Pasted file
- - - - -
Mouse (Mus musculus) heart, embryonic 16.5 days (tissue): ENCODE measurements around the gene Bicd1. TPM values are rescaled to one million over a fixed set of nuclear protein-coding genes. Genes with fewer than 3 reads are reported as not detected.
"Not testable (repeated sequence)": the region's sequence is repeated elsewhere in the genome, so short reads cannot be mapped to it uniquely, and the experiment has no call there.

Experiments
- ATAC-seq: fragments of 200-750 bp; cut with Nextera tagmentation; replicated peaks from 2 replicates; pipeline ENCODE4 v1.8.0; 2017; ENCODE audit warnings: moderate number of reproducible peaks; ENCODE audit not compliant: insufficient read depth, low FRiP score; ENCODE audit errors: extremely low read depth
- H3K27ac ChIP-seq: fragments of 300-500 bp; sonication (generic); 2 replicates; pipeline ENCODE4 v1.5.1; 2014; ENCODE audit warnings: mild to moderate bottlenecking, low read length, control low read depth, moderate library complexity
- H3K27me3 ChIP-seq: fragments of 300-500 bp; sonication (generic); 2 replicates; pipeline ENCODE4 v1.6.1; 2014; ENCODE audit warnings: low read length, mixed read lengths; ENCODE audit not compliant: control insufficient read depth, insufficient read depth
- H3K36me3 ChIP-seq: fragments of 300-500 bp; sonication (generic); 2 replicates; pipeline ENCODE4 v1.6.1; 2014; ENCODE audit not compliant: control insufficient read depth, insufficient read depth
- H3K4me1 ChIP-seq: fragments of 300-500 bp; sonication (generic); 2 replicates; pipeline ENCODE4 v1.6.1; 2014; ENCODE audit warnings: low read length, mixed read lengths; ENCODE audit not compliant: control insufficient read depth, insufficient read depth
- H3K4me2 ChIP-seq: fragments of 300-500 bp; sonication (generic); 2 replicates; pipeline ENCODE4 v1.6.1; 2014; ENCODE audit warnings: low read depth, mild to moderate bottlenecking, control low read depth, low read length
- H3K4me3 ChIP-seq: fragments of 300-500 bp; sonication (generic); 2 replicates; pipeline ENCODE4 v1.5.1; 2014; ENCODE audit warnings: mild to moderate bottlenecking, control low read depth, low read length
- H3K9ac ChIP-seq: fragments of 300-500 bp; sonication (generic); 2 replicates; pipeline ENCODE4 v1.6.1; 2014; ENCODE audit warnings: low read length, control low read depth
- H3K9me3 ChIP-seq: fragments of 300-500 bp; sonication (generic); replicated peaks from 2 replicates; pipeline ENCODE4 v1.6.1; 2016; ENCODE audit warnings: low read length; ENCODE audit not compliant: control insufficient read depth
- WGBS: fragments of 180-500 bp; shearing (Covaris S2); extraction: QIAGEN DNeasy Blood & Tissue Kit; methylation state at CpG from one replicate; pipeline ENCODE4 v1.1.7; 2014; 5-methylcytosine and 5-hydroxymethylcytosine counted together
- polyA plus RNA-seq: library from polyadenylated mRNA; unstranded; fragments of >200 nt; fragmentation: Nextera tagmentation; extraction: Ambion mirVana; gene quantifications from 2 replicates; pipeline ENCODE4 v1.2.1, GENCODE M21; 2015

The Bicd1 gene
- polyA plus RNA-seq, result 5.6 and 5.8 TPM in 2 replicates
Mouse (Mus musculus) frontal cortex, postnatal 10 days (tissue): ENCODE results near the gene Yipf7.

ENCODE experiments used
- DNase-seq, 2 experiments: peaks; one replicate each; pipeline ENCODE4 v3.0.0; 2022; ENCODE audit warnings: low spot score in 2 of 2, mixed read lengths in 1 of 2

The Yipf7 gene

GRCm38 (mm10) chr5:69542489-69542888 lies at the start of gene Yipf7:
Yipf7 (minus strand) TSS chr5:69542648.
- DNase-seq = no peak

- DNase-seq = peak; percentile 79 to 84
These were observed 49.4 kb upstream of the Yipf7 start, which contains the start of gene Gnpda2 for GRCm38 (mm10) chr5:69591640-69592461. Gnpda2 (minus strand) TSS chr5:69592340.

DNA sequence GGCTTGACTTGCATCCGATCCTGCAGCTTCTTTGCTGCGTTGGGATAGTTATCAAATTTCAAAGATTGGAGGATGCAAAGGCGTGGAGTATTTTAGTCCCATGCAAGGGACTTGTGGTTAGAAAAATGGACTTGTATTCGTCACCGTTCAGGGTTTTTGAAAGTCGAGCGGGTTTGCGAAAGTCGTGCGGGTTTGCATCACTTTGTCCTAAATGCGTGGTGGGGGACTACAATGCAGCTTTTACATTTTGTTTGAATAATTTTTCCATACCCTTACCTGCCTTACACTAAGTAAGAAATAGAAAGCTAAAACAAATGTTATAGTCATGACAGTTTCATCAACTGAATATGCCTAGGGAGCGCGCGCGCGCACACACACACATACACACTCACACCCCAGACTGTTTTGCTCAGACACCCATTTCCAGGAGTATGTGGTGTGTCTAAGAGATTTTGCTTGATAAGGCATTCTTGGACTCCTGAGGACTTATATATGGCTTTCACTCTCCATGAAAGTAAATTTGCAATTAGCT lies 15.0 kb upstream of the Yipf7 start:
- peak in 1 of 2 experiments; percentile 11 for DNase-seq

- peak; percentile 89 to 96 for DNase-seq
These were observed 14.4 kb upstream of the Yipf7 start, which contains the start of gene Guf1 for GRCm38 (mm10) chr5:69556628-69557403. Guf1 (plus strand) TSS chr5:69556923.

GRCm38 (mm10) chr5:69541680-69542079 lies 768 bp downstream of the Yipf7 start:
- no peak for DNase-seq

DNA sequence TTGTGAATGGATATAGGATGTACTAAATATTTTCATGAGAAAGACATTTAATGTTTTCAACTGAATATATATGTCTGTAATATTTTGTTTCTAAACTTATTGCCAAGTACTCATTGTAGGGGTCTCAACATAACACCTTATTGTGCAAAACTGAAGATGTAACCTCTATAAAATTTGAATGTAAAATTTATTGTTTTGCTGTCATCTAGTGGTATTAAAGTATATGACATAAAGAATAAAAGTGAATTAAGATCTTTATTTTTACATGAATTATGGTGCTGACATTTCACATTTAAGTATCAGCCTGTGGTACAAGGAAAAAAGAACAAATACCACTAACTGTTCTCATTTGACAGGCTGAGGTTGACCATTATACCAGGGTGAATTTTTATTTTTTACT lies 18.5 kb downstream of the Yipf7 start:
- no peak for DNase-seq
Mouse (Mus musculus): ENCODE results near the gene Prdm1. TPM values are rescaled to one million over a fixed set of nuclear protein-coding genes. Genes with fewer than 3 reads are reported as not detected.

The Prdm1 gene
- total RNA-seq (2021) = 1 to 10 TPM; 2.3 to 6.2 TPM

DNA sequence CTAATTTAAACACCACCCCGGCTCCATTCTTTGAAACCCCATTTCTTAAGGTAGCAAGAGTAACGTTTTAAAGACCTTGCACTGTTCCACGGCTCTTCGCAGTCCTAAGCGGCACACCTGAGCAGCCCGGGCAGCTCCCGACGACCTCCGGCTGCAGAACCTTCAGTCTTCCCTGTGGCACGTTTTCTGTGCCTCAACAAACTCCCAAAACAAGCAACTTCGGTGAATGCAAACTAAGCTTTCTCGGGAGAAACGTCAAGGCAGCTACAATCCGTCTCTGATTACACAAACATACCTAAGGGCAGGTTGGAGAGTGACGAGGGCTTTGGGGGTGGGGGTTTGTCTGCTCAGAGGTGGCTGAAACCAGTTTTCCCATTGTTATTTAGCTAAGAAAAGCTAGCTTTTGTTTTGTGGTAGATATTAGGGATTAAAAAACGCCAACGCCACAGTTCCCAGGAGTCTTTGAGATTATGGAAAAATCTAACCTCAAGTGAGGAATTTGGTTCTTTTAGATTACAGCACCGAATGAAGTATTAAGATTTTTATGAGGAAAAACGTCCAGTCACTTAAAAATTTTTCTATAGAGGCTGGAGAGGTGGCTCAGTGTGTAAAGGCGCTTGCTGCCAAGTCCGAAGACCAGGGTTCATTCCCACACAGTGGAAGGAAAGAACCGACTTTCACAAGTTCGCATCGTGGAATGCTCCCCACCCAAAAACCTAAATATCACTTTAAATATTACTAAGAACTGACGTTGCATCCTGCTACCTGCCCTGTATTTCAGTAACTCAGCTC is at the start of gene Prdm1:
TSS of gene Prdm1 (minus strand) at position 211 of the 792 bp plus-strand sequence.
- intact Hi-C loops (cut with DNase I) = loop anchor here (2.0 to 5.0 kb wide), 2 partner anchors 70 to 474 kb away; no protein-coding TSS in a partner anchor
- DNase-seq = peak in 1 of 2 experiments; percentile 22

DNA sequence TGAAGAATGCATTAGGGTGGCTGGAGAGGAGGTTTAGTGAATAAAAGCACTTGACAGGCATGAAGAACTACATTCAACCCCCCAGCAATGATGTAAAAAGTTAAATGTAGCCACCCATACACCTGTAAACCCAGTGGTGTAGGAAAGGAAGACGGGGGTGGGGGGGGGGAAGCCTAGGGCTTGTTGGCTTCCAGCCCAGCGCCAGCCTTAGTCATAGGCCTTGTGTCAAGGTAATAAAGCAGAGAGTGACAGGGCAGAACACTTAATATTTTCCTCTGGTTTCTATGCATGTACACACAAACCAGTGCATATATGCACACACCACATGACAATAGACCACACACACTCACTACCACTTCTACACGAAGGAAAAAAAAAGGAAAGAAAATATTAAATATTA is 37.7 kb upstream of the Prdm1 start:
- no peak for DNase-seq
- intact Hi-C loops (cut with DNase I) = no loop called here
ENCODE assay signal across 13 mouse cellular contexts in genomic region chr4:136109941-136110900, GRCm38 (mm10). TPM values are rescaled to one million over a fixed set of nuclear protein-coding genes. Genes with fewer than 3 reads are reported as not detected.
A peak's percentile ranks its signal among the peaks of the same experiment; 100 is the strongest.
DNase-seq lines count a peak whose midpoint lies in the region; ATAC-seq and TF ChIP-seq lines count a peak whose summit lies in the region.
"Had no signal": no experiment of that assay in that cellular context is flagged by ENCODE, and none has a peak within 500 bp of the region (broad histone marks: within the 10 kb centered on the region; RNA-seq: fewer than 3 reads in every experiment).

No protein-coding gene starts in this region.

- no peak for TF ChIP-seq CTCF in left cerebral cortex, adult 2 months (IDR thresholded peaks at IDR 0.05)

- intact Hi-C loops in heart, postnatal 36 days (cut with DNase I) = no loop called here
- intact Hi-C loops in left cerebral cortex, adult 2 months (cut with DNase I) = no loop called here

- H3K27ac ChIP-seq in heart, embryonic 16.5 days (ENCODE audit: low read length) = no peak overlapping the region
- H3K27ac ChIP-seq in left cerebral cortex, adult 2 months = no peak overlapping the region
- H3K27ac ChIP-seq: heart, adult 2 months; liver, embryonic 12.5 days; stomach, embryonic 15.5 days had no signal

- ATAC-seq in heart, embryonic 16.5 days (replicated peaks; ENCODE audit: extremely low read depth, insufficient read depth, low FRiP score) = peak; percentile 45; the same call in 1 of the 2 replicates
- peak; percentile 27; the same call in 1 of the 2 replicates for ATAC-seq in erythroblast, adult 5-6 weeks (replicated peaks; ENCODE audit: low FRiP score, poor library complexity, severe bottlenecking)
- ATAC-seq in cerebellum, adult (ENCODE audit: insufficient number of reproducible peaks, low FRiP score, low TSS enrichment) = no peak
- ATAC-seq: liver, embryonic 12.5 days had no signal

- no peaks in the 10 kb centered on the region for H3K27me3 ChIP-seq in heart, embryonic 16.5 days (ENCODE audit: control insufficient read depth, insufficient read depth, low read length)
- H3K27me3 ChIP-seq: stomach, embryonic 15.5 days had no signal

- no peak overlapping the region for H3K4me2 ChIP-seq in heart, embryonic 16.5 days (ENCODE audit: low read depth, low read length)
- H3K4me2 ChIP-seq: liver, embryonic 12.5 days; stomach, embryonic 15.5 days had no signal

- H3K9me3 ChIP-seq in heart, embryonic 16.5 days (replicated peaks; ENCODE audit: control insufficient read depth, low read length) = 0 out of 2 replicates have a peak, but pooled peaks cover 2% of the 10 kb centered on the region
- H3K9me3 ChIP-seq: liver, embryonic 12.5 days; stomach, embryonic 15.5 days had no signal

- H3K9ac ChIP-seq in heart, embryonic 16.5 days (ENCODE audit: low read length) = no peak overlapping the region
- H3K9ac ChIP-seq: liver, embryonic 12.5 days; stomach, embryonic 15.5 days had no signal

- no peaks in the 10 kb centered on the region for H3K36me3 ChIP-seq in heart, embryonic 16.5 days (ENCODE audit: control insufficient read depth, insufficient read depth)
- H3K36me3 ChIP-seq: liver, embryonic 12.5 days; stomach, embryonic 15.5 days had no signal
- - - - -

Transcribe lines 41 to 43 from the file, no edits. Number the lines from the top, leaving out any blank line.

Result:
DNA sequence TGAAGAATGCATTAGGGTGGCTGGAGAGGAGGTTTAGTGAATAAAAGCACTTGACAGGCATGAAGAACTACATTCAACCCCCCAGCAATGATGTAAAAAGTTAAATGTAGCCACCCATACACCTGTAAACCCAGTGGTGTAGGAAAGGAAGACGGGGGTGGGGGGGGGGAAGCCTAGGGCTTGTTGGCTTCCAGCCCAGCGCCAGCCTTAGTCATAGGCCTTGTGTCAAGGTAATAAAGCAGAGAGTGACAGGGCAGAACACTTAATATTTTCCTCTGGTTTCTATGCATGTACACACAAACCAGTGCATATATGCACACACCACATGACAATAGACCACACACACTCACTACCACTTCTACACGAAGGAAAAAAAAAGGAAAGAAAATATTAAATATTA is 37.7 kb upstream of the Prdm1 start:
- no peak for DNase-seq
- intact Hi-C loops (cut with DNase I) = no loop called here